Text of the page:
Eco is (still) Ecology + Economics

Environmental Leader today reported that "Environmental Friendliness Not Driving PC Sales" (I'd quote the original study, but getting it to read costs more than a couple of PCs).

The conclusions are not surprising: consumers are looking for hard environmental savings, not marketing. In particular, they want to see energy efficiency that leads to real economic savings. But realistically, what else would they use as a criteria? Higher use of recycled cardboard in the packaging? How does a consumer put a value on that?

Unfortunately our whole industry is not yet consistently good at giving people the energy information they need to use the one environmental criteria they seem ready to use - possible savings in the monthly power bill. While Dell highlights some eco interesting looking advancements on the front page of dell.com, I still find it very hard to get any real energy data on specific PC models. Same thing for HP. (Note: in the server space Dell, HP, Sun, and probably others have much better real power data available for most models).

The lesson here for all of is simple, in my mind. We have to explain the concrete environmental and economic benefits in a way that is meaningful to consumers, and give them the hard facts so they assign their own valuation to those benefits. It might not feel "pure" that economics is the way that most people will do that valuation, but if they make better decisions for the environment, isn't that goodness?

Comments:

I am studying a masters degree with a specialization in Corporate Sustainable and Social Responsibility (CSSR). I'm relatively new to Sun and I was surprised when I found out that our company was so advanced and had embraced CSSR to such levels. The thing that is confusing me a lot is that Sun seems to either be loosing market presence or value instead of being a world wide leader in terms of sustainable investment and practices that would tackle the major concerns we currently have. I was expecting Sun to go up as CSSR talks seem to gain more popularity.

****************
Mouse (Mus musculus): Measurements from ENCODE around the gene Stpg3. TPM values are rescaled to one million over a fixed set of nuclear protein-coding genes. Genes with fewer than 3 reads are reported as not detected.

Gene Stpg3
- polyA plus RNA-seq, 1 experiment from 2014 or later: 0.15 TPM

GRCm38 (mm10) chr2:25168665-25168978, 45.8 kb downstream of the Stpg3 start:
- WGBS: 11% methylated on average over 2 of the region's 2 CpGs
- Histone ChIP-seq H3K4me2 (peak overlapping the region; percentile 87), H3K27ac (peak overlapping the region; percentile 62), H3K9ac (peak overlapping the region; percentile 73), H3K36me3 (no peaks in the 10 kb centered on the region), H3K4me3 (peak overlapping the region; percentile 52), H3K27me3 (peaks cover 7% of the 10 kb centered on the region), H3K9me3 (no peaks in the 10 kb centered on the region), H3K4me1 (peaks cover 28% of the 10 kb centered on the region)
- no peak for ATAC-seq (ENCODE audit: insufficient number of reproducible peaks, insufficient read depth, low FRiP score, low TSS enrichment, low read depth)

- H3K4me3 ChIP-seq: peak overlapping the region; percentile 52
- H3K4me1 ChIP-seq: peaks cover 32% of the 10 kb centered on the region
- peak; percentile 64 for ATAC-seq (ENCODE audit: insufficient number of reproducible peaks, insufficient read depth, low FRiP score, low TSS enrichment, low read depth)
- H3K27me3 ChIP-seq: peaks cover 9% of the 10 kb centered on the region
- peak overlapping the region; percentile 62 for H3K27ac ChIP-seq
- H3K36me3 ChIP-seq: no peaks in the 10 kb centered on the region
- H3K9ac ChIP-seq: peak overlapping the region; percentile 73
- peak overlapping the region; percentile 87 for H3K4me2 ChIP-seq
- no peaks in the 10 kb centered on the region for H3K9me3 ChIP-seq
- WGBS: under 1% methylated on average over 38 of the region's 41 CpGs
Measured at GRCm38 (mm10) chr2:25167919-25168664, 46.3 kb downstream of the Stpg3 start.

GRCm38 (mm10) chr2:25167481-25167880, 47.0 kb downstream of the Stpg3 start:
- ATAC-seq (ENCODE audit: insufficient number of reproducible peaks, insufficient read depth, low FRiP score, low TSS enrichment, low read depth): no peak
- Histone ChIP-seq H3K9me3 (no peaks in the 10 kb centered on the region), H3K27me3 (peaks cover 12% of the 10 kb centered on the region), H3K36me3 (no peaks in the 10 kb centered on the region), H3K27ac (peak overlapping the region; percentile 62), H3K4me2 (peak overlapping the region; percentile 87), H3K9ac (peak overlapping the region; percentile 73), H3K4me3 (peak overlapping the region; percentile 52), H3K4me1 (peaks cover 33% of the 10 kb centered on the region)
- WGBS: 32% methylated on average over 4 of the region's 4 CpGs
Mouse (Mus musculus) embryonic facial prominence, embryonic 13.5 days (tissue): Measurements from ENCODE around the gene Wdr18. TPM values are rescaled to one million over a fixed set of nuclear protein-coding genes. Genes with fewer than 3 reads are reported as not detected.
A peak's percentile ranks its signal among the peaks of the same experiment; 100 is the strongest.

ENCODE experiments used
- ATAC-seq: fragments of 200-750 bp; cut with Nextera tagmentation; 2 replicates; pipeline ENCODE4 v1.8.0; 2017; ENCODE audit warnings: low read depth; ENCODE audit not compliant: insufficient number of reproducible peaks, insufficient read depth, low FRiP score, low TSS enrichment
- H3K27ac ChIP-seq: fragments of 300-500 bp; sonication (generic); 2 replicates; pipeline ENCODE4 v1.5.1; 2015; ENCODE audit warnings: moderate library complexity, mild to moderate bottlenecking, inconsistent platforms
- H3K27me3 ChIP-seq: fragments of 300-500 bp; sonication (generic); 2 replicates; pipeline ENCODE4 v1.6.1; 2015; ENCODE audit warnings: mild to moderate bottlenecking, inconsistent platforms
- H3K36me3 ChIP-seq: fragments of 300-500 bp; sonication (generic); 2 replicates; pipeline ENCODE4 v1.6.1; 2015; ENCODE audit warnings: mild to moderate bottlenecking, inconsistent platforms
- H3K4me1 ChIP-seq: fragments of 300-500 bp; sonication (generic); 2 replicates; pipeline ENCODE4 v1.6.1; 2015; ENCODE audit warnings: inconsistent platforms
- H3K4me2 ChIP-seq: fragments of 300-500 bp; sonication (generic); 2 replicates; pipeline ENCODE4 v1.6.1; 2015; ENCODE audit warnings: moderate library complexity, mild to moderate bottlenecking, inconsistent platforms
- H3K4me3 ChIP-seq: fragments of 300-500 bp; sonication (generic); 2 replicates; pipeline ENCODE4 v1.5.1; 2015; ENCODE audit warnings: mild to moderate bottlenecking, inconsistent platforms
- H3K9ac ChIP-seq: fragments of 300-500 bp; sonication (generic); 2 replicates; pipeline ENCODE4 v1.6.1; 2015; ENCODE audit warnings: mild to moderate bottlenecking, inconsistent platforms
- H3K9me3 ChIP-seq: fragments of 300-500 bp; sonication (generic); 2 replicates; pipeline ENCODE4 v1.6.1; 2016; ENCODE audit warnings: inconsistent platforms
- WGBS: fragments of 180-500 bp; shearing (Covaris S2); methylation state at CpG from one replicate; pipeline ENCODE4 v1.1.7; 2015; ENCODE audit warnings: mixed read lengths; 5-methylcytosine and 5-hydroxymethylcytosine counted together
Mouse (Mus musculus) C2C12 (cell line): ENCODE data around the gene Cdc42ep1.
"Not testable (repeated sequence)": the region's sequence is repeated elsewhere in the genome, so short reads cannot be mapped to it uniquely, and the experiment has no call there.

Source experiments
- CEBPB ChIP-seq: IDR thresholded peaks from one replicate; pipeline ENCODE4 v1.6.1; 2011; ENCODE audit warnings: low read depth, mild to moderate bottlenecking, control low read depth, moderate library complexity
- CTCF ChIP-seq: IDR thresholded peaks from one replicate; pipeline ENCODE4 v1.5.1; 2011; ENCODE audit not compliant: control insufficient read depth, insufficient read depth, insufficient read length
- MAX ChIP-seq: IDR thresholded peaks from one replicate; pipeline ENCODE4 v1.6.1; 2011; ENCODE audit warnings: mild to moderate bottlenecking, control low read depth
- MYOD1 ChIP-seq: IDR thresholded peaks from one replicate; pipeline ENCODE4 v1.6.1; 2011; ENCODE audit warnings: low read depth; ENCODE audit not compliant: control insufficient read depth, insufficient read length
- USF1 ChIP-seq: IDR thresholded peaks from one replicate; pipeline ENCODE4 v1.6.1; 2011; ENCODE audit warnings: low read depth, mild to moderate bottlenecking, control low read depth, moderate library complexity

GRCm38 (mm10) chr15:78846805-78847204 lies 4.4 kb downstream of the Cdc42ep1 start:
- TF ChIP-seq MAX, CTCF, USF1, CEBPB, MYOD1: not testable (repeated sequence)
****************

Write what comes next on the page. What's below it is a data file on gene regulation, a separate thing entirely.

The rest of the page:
I understand that customer awareness and education are key elements but to be honest it pretty much looks like Microsoft and that makes easy the transition.

I would really appreciate if you comment on what kind of problems Sun has been facing when trying to approach governments (hoping to get in the list of approved suppliers for example), the kind of relationship Sun has with the NGOs that we currently work with and any other relevant information related to implementing CSR and CSSR policies that not only will positively affect the company but societies and the world in which we live.

Best regards,
Jessica

Posted by jessica romo on October 16, 2008 at 01:34 AM EDT #

Jessica,

Your comment touched on a number of different areas and issues, so its a little difficult to respond here. Since you are inside Sun its probably easiest to just have a direct discussion with myself or with Marcy Lynn, our CSR Director.

Thanks,

Dave

Posted by David Douglas on October 16, 2008 at 02:48 AM EDT #

Post a Comment:
Comments are closed for this entry.
About

dd

Search

Top Tags
Archives
« April 2014
SunMonTueWedThuFriSat
  
1
2
3
4
5
6
7
8
9
10
11
12
13
14
15
16
17
18
19
20
21
22
23
24
25
26
27
28
29
30
   
       
Today